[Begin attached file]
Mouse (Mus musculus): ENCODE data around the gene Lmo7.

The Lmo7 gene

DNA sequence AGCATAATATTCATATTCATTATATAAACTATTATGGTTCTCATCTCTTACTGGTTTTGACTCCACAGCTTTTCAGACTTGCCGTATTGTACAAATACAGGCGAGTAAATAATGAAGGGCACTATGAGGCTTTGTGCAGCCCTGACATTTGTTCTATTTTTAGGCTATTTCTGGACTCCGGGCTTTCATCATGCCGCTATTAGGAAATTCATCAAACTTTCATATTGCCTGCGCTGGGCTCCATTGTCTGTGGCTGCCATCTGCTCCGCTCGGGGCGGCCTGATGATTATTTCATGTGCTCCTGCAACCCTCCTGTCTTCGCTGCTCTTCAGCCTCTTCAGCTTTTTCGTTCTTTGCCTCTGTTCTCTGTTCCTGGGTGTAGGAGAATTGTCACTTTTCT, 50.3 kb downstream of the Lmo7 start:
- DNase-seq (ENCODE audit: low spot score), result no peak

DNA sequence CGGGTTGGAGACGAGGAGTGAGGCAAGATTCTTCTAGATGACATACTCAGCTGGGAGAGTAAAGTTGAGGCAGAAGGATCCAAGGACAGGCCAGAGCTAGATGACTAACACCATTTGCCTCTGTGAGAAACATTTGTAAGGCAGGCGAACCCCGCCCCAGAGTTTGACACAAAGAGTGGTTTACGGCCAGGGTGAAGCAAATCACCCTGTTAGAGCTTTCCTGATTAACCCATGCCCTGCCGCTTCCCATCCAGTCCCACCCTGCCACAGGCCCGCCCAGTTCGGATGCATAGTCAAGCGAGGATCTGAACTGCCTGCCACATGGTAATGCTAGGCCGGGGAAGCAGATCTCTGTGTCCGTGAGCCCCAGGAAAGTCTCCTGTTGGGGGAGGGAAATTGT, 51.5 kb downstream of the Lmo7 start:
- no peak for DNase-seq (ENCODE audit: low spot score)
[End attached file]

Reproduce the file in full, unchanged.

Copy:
Mouse (Mus musculus): ENCODE data around the gene Lmo7.

The Lmo7 gene

DNA sequence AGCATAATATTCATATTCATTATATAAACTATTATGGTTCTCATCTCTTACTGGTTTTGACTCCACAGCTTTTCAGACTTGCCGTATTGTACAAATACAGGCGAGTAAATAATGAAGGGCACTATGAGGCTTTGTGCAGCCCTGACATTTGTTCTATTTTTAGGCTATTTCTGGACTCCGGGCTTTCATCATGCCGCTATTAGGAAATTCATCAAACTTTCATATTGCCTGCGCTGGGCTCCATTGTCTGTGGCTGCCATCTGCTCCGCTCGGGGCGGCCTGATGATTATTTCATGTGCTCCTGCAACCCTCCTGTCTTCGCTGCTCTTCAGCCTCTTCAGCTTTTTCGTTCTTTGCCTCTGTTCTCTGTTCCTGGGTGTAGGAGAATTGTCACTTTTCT, 50.3 kb downstream of the Lmo7 start:
- DNase-seq (ENCODE audit: low spot score), result no peak

DNA sequence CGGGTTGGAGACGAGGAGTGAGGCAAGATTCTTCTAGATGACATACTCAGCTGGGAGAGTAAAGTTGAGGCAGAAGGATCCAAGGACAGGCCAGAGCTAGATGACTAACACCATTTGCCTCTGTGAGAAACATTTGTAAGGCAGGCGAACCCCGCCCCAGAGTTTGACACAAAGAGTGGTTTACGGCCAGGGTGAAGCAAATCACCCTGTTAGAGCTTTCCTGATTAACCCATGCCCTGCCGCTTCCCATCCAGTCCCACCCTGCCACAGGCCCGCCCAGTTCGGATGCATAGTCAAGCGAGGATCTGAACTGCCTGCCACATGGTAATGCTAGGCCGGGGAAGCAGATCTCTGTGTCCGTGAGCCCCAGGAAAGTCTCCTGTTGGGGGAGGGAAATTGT, 51.5 kb downstream of the Lmo7 start:
- no peak for DNase-seq (ENCODE audit: low spot score)